Illustrated examples of lawsuits show how ECT can also be used against government activities to reduce energy poverty, and not just as one of the most important barriers to climate protection. The European Commission has called ECT an “obsolete and unsustainable” treaty that needs to be revised. Thus, in December 2020, the third round of negotiations on ECT amendments was held. As neither this round nor the previous one has moved much in the direction of climate protection, a new round of negotiations is scheduled for March this year. In anticipation of this, below are a few examples of myths promoted by ECT lobbyists, and their dismantling collected by the Corporate Europe Observatory based on an extensive body of research.

The fantasies of the secretariat and the government


Let’s say something more about the context of ECT. As EU member states, whose administrative center also includes the ECT secretariat in Brussels, prepare to leave the treaty, ECT lobbyists are working tirelessly to include African and other countries in the global south in the treaty. For example, Italy has already come out, Spain sent strong messages in December that, as far as it is concerned, the treaty is dead, and parliamentarians from all over Europe have called on EU member states to leave the ECT together. Of course, if “ECT” continues to “protect dirty energy sources”.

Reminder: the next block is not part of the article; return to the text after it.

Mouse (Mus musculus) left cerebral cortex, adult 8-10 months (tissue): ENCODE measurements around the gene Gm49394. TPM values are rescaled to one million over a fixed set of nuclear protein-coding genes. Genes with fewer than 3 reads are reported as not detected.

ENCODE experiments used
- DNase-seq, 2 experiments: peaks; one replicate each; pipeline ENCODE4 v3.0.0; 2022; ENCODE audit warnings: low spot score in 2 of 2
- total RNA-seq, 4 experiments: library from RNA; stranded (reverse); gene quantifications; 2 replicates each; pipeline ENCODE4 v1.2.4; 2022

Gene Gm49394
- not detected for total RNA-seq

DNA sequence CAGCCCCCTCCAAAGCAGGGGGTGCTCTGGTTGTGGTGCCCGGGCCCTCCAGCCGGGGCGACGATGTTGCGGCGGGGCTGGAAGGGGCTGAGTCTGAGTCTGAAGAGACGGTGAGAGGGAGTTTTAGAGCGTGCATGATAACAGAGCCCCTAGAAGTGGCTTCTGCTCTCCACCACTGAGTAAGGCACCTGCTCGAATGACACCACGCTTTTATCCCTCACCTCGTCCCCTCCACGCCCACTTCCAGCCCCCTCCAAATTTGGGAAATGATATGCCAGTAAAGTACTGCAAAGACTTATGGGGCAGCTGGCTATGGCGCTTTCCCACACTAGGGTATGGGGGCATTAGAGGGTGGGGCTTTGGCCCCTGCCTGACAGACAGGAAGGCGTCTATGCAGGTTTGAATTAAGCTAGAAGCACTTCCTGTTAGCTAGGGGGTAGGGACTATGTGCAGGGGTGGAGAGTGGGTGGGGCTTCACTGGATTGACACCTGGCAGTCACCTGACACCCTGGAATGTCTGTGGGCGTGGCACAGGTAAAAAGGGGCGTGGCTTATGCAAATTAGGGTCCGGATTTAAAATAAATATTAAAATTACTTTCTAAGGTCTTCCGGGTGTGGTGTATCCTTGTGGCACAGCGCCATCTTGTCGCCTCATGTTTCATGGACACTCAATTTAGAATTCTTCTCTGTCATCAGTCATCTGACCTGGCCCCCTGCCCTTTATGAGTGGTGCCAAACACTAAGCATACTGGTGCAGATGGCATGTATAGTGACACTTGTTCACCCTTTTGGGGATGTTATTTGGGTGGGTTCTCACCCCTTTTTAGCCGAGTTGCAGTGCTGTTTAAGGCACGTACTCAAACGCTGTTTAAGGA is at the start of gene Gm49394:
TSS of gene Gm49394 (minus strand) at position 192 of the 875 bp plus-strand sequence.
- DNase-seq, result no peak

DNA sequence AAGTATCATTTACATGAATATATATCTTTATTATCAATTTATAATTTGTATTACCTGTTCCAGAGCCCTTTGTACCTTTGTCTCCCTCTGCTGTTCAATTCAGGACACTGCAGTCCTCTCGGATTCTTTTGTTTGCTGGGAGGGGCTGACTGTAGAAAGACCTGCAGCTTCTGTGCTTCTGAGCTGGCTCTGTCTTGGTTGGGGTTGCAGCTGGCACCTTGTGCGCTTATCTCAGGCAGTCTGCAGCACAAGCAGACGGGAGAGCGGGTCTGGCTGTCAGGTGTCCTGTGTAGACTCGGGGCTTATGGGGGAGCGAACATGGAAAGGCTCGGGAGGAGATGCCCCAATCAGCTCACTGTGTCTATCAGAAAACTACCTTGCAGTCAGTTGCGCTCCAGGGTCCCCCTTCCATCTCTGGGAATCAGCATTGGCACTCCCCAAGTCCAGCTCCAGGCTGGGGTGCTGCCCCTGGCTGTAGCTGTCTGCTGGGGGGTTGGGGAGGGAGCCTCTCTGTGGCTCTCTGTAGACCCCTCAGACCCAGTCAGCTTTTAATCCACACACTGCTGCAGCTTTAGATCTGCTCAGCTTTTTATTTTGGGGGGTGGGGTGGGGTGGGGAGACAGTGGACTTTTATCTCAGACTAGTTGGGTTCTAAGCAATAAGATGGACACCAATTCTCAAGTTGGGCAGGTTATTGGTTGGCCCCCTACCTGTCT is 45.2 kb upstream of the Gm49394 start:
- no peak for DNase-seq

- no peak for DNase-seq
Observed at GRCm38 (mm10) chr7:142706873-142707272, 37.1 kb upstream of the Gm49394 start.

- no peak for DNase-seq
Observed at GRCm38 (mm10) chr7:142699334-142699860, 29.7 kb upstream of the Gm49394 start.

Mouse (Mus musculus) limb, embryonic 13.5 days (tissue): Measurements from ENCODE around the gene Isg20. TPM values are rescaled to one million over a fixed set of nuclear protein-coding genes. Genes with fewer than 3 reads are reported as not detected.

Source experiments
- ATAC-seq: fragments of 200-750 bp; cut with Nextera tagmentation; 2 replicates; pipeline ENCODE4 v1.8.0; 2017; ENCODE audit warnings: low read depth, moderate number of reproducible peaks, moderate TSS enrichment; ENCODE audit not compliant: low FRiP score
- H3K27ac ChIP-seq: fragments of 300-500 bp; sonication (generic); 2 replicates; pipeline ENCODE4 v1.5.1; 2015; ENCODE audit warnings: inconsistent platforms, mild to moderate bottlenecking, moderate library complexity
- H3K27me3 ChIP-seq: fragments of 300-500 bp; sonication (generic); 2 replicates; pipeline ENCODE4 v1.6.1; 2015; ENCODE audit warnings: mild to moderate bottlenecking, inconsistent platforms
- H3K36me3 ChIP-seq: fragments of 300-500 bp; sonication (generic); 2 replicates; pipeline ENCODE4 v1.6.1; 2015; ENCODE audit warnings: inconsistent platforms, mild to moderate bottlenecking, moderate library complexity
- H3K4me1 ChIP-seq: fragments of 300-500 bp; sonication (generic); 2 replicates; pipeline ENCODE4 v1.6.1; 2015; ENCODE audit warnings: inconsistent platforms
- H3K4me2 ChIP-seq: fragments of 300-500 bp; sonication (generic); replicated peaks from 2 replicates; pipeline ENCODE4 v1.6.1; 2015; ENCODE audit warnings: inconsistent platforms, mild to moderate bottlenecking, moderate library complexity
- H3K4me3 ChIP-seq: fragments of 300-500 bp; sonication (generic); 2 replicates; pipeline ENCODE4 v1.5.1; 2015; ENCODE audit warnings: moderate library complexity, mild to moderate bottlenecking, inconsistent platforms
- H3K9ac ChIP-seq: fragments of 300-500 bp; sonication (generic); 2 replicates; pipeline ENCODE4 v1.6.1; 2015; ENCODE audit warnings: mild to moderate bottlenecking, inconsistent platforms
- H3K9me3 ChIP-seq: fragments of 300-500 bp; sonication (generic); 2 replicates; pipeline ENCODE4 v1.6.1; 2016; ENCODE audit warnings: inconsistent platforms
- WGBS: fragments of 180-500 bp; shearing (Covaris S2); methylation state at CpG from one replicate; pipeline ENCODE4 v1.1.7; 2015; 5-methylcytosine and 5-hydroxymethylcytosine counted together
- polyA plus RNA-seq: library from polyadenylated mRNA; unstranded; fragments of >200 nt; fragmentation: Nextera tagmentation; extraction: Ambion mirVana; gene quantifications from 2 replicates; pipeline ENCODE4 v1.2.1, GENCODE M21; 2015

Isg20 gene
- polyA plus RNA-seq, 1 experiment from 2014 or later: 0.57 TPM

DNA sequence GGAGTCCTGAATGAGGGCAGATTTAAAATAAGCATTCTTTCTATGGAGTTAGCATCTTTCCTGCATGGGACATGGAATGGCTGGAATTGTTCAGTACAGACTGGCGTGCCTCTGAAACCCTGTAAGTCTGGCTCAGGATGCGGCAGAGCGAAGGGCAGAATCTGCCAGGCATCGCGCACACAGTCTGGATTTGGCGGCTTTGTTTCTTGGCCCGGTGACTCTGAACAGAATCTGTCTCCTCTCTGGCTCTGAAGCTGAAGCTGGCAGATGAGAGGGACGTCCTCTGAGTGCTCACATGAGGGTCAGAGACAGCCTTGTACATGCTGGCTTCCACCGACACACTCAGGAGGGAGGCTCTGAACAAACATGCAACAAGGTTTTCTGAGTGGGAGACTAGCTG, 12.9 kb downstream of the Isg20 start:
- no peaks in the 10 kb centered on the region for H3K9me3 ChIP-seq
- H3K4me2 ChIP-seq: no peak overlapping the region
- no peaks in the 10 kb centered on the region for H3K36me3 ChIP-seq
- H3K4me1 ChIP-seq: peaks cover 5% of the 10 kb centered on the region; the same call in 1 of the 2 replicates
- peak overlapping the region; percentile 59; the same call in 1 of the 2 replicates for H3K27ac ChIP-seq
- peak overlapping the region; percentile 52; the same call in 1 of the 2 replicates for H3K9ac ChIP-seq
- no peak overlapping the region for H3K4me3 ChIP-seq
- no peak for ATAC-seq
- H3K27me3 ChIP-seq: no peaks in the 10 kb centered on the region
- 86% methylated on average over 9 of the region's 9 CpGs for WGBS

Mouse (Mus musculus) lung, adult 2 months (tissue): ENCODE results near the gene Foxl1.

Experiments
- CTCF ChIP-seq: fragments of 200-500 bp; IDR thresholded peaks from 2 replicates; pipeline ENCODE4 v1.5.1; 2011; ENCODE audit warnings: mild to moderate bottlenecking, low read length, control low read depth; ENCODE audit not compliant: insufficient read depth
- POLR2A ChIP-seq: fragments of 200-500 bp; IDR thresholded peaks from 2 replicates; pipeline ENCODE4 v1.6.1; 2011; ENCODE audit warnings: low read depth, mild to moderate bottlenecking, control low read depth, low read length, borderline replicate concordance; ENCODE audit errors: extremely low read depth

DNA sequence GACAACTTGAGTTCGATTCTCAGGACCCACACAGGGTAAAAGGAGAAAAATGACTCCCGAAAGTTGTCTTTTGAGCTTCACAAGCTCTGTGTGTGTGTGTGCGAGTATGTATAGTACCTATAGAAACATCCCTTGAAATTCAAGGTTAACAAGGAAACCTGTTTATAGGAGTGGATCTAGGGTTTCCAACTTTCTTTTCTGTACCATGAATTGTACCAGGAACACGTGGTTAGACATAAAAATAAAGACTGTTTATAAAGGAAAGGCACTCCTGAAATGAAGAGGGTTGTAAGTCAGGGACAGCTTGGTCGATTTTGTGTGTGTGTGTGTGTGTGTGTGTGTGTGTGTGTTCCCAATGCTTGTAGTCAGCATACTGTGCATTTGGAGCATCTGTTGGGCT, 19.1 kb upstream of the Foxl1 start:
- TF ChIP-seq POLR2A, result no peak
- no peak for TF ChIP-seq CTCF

We have already mentioned that the ECT Secretariat is located in Brussels, and now we say that only 25 full-time people work there with a budget of 4 million euros, which is mostly financed by EU member states. The same countries whose MEPs are now appealing to the Commission for the whole EU to leave the ECT. That secretariat is currently conducting negotiations that would change the ECT so that it still exists but is somewhat greener. They fantasize about modernizing the ECT (the rhetoric we hear regularly when it comes to NATO) and supplementing it as a “supplement to the Paris Agreement,” which, of course, antagonizes environmentalists and green activists. The ingenious idea of ​​the Secretariat is, for example, to give investors compensation for the complete abolition of fossil fuels.

As far as governments are concerned, they are on behalf of the ECT signatory state; they have the ultimate decision-making power to keep, change, or terminate the contract, so appeals to themselves are actually a cynical show for the public. “Currently, no Member State seems interested in getting rid of the ECT completely,” the CEO wrote. The ministry’s economic affairs are often particularly interested in maintaining an agreement that gives domestic investors a powerful tool to secure profits abroad, ”said the CEO. Nevertheless, faced with an increasingly negative public reaction to the Treaty, the European Commission needs to present some results of the modernization negotiations that could make the ECT seem compatible with the Paris Agreement and the European Green Agreement. There is, however, a serious risk that minor ECT reforms will be approved and presented as major changes that address all of its problems, the Corporate Europe Observatory concludes.